Macular telangiectasia Type 2 (MacTel) is an inherited retinal disease following an autosomal dominant pattern with late onset and reduced penetrance. Fluorescence lifetime imaging ophthalmoscopy (FLIO) enhances diagnosis by showing distinct changes in MacTel. This study investigates FLIO-associated changes in clinically unaffected family members.
Eighty-one patients with MacTel (61 ± 12 years), 33 clinically healthy children under age 40 years of these MacTel patients (MacTel-C; 31 ± 6 years), 27 other family members (children over age 40 years, siblings, and parents) and 30 controls were investigated with the Heidelberg FLIO. All subjects underwent multimodal conventional imaging, including optical coherence tomography, blue-light reflectance, fluorescein angiography, and macular pigment imaging.
All 81 patients with MacTel showed typical FLIO patterns. Of the 33 investigated MacTel-C with completely normal eye examinations and conventional imaging, 12 (36%) show FLIO patterns consistent with early MacTel.
Prolonged FLIO lifetimes in the parafoveal area within the short spectral channel, especially temporally, are MacTel-specific. Fluorescence lifetime imaging ophthalmoscopy detects these lifetime patterns in over one-third of clinically unaffected MacTel-C. Although further studies will be necessary to determine the specificity of FLIO, it may help diagnose MacTel before conventional imaging modalities show changes or patients experience visual disturbances. Early detection may facilitate future gene discovery studies and interventional trials.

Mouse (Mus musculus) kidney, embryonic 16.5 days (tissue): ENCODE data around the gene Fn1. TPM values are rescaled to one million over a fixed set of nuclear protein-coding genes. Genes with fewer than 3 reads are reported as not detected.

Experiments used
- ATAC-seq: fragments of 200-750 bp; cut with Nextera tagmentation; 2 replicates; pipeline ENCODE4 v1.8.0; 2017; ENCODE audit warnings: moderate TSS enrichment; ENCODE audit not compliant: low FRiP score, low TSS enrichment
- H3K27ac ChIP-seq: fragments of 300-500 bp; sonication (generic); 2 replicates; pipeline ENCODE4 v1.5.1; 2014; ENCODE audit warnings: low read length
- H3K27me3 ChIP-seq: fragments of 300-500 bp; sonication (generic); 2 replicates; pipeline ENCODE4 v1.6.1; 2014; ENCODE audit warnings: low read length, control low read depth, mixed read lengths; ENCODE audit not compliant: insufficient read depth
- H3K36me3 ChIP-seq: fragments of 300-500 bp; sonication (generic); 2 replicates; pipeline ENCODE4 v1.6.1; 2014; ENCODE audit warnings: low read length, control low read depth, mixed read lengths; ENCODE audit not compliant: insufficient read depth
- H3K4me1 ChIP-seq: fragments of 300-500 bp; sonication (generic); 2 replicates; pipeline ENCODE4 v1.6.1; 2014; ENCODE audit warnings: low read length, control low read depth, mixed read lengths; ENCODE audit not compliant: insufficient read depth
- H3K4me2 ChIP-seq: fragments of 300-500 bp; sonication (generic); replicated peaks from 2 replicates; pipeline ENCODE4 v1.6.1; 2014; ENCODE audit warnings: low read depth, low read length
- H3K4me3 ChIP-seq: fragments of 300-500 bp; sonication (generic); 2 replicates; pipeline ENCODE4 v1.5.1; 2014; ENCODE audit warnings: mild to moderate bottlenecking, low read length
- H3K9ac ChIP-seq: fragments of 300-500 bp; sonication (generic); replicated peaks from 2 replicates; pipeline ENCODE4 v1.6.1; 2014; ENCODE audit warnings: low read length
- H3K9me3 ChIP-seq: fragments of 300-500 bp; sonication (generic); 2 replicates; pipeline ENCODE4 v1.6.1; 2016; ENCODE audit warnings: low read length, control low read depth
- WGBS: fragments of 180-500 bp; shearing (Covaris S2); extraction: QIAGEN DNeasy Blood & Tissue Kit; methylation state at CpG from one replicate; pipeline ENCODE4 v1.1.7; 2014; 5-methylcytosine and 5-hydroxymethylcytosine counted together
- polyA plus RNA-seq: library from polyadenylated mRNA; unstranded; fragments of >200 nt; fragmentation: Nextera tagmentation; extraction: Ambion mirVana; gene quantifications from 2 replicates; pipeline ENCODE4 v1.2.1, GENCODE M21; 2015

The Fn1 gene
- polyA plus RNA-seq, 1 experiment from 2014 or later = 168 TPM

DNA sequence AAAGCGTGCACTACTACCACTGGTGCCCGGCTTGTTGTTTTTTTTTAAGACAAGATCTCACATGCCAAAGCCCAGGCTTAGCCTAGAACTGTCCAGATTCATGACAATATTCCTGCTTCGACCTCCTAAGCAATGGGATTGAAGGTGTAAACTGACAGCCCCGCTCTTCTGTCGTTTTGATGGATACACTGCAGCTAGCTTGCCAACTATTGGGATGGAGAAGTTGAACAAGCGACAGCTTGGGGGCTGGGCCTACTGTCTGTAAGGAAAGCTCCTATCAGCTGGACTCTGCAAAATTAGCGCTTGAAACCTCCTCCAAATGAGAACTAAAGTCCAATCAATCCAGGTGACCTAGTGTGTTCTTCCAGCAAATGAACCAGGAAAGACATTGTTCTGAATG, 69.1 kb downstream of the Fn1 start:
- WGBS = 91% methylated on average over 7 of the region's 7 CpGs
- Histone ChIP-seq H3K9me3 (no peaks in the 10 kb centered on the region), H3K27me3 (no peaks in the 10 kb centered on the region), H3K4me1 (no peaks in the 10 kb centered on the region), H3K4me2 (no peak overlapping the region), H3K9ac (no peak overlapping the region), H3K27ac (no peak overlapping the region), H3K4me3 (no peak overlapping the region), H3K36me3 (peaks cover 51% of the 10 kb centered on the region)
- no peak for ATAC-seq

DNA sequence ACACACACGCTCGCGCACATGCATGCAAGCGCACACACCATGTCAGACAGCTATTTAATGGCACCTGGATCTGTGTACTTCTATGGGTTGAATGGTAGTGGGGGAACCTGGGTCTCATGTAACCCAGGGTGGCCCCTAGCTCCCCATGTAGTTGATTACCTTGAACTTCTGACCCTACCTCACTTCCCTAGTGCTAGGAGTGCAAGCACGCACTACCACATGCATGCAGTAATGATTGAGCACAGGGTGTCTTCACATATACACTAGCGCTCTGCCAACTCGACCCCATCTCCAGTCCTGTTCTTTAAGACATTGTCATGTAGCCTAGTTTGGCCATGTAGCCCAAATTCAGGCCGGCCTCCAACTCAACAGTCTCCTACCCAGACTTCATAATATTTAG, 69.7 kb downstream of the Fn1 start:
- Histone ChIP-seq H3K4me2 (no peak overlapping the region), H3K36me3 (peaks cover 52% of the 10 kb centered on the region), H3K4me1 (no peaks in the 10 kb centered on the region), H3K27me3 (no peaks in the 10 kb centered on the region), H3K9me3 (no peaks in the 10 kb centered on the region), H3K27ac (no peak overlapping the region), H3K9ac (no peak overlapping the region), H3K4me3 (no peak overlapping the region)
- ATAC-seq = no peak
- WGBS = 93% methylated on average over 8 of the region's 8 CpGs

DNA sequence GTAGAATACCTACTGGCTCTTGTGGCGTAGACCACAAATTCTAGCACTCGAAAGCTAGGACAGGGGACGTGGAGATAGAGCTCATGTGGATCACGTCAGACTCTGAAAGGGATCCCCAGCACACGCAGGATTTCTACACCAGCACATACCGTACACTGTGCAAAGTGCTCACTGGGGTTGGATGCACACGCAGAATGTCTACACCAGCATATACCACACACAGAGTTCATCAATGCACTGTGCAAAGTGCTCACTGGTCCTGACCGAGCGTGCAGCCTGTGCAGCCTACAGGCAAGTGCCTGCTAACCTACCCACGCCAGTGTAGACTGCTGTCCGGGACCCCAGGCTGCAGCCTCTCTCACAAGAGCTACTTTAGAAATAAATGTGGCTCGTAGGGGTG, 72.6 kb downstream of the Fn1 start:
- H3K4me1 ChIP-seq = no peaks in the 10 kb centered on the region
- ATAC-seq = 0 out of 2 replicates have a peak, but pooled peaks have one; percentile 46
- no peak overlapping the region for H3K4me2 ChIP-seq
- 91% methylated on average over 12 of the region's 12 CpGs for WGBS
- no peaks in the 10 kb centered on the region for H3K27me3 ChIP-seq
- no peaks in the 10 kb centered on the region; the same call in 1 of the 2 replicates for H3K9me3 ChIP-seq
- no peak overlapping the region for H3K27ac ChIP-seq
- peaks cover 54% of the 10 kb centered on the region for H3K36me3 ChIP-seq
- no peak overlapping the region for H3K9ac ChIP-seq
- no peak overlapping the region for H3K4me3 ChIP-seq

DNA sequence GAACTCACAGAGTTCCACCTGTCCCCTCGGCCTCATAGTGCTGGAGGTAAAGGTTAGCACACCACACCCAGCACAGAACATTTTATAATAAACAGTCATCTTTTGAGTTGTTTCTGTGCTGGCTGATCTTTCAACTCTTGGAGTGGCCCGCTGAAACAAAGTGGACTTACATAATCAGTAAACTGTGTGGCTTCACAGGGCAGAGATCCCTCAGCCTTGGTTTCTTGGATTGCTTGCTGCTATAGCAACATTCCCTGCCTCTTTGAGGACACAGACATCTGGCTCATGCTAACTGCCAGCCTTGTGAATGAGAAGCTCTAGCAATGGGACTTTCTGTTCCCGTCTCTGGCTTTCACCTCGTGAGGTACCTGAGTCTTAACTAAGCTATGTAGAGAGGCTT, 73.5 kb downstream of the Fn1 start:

Fluorescence lifetime imaging ophthalmoscopy is a novel imaging modality that has already proven to be useful in the diagnosis of MacTel. In this study, we investigate the next generation of MacTel family members to determine whether fluorescence lifetime imaging ophthalmoscopy can detect characteristic MacTel abnormalities before patients experience signs or symptoms.
*Department of Ophthalmology and Visual Sciences, John A. Moran Eye Center, University of Utah, Salt Lake City, Utah; and
†Geisinger Commonwealth School of Medicine, Scranton, Pennsylvania.
Reprint requests: Paul S. Bernstein, MD, PhD, Department of Ophthalmology and Visual Sciences, John A. Moran Eye Center University of Utah, 65 Mario Capecchi Drive, Salt Lake City, UT 84132; e-mail: email@example.com
Supported in part by an unrestricted departmental grant from Research to Prevent Blindness and NIH grants EY11600 and EY14800, Lowy Medical Research Institute.
None of the authors has any financial/conflicting interests to disclose.
L. Sauer and A. S. Vitale contributed equally to this manuscript.